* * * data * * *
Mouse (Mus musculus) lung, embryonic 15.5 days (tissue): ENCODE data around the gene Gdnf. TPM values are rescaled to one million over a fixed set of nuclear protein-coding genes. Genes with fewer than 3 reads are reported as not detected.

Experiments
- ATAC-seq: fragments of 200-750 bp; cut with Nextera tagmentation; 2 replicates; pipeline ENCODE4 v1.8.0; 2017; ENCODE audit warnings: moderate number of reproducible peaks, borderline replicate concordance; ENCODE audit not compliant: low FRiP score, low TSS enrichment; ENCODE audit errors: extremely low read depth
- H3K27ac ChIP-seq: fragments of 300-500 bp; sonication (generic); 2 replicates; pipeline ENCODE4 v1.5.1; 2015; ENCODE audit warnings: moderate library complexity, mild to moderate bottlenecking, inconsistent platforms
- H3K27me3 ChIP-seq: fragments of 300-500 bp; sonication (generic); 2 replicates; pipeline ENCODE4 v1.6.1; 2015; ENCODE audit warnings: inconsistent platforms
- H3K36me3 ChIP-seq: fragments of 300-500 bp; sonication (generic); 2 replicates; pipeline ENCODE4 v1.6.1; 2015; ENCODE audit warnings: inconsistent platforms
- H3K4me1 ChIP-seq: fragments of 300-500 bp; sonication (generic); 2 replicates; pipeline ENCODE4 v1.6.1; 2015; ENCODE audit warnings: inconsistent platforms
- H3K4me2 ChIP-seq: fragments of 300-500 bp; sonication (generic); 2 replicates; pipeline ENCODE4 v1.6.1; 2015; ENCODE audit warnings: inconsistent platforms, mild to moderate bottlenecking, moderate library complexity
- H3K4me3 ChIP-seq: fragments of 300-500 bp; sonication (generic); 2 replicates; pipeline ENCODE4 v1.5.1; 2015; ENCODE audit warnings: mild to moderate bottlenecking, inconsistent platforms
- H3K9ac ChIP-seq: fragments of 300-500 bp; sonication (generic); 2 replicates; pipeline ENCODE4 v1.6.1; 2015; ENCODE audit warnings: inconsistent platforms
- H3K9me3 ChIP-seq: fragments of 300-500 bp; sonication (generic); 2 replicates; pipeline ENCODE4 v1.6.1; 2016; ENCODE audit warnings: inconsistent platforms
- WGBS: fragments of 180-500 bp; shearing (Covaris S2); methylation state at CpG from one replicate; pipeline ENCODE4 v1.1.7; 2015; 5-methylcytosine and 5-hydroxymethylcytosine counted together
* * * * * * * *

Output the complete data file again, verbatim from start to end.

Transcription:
Mouse (Mus musculus) lung, embryonic 15.5 days (tissue): ENCODE data around the gene Gdnf. TPM values are rescaled to one million over a fixed set of nuclear protein-coding genes. Genes with fewer than 3 reads are reported as not detected.

Experiments
- ATAC-seq: fragments of 200-750 bp; cut with Nextera tagmentation; 2 replicates; pipeline ENCODE4 v1.8.0; 2017; ENCODE audit warnings: moderate number of reproducible peaks, borderline replicate concordance; ENCODE audit not compliant: low FRiP score, low TSS enrichment; ENCODE audit errors: extremely low read depth
- H3K27ac ChIP-seq: fragments of 300-500 bp; sonication (generic); 2 replicates; pipeline ENCODE4 v1.5.1; 2015; ENCODE audit warnings: moderate library complexity, mild to moderate bottlenecking, inconsistent platforms
- H3K27me3 ChIP-seq: fragments of 300-500 bp; sonication (generic); 2 replicates; pipeline ENCODE4 v1.6.1; 2015; ENCODE audit warnings: inconsistent platforms
- H3K36me3 ChIP-seq: fragments of 300-500 bp; sonication (generic); 2 replicates; pipeline ENCODE4 v1.6.1; 2015; ENCODE audit warnings: inconsistent platforms
- H3K4me1 ChIP-seq: fragments of 300-500 bp; sonication (generic); 2 replicates; pipeline ENCODE4 v1.6.1; 2015; ENCODE audit warnings: inconsistent platforms
- H3K4me2 ChIP-seq: fragments of 300-500 bp; sonication (generic); 2 replicates; pipeline ENCODE4 v1.6.1; 2015; ENCODE audit warnings: inconsistent platforms, mild to moderate bottlenecking, moderate library complexity
- H3K4me3 ChIP-seq: fragments of 300-500 bp; sonication (generic); 2 replicates; pipeline ENCODE4 v1.5.1; 2015; ENCODE audit warnings: mild to moderate bottlenecking, inconsistent platforms
- H3K9ac ChIP-seq: fragments of 300-500 bp; sonication (generic); 2 replicates; pipeline ENCODE4 v1.6.1; 2015; ENCODE audit warnings: inconsistent platforms
- H3K9me3 ChIP-seq: fragments of 300-500 bp; sonication (generic); 2 replicates; pipeline ENCODE4 v1.6.1; 2016; ENCODE audit warnings: inconsistent platforms
- WGBS: fragments of 180-500 bp; shearing (Covaris S2); methylation state at CpG from one replicate; pipeline ENCODE4 v1.1.7; 2015; 5-methylcytosine and 5-hydroxymethylcytosine counted together